NICE TO HAVE

In my experience, I've been part of meetings where some decisions lead projects into strategic mistakes.

One example is the "nice to have" concept, where a feature, use case or user flow is considered something that would be a nice addition, but it's not important enough to be developed.

While it is true that sometimes you can't develop everything at the same time, people are quick to downgrade important features to a nice to have, or bells and whistles status. The problem is that many times these alleged nice to haves are actually the difference between your users loving your product, or leaving it behind

Today I want to explore one important use case that is often downgraded to a nice to have status, even though it makes a HUGE impact in terms of customer experience and satisfaction; I'm talking about error-handling

Happy path vs. Error-handling

In the process of designing a product, the first natural step is to define the "happy path". This colloquial term refers to the steps that a user would take in an ideal scenario; when everything goes as it is supposed to. Let's take the process of posting a photo on Instagram as an example. In this use case, the broad strokes for the happy path to post a photo are:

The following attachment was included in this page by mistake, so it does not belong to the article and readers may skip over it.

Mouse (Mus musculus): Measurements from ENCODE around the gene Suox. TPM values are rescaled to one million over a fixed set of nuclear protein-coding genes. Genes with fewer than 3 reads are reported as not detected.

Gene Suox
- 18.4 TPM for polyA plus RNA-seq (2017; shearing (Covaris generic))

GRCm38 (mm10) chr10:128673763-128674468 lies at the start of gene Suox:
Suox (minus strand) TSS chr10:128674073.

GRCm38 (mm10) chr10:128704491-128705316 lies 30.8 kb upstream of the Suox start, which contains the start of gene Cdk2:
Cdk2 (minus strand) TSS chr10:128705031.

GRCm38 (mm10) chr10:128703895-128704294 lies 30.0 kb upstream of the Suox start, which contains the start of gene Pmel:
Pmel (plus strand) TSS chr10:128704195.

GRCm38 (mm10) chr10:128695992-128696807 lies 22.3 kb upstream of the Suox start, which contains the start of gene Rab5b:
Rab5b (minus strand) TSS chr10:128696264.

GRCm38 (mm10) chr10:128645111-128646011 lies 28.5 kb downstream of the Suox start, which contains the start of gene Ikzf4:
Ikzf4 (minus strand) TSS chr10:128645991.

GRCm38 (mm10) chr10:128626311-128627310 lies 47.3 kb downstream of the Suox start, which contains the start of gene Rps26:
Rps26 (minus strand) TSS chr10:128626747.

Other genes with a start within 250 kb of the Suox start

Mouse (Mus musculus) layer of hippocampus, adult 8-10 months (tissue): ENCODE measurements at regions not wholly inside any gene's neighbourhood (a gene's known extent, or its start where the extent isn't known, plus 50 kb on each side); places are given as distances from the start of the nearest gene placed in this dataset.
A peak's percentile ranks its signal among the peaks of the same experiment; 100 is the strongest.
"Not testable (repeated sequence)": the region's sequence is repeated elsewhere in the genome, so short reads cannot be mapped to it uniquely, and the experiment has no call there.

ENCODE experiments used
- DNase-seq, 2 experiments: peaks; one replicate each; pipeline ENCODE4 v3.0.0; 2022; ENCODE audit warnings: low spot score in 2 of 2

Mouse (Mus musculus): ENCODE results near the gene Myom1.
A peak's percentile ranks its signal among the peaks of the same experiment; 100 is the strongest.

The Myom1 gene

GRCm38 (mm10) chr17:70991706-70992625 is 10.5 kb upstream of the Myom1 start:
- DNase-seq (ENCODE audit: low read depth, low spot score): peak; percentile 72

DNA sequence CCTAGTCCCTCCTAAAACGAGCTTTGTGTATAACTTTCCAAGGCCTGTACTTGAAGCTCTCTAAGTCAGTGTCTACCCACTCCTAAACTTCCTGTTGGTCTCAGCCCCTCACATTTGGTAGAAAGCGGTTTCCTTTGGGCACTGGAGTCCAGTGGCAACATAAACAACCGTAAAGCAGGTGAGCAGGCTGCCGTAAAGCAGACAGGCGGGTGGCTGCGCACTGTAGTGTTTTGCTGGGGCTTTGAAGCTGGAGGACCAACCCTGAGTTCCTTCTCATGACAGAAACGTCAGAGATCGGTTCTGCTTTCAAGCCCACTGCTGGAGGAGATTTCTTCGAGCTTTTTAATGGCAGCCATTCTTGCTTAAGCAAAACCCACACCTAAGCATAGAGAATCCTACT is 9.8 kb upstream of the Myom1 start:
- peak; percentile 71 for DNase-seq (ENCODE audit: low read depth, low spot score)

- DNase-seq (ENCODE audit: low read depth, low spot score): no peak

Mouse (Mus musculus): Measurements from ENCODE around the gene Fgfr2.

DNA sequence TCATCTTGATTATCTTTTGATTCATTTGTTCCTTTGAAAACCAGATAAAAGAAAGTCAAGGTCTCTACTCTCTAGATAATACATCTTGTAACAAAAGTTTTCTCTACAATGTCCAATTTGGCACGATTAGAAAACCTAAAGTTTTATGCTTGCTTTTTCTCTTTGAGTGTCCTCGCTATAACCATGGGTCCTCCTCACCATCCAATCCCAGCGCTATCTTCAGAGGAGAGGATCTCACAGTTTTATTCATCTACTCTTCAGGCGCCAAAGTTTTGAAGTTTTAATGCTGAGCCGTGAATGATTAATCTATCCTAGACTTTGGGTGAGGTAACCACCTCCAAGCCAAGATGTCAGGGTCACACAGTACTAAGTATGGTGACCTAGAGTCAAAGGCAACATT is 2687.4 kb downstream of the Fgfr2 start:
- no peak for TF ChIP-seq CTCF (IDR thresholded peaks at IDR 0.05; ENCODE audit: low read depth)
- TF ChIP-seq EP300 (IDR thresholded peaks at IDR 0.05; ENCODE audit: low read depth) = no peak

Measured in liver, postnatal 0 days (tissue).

1. Take the photo
  2. Edit / Enhance
  3. Post. 

A lot of effort should go into designing the happy path for this scenario. And rightly so, we want to make sure that the experience is as friendly and effective as possible. However, what happens when a user makes a mistake? When for some reason the user wants to go back to retake the photo? or when the signal / connection is lost and the photo fails to upload?

This is where good error handling comes into play. 
 

When everything is going well, users are not surprised, they expect things to work. But when something goes wrong, they might hold a grudge if the product does not help them resolve the issue.
 

All of the above error scenarios (and probably many more I'm not mentioning) should be thought of and designed with as much effort and attention as the happy path.

Why? When everything is going well, users are not surprised, they expect things to work. But when something goes wrong, their fault or not, they expect the product to help them out in their time of need. If that doesn't happen, they might hold a grudge towards the product (even subconsciously.)

So put yourself in their shoes; things are not going well, stress is building up, you don't know what to do, and you feel helpless.

Two possible outcomes:

  1. The app provides easy and clear solutions; users are able to recover from the error and become grateful. They often regard the product as smart or well designed. Good work! This is one of the best ways to building a trusting, and even loving relationship.

    - on the other hand - 
     
  2. The product fails to help recover from an error. Users will be even more frustrated, and direct their frustration (often turned into anger) towards the product's "bad design". In an era where good user experience is widely accepted and demanded, users are quick to identify and point at design gaps.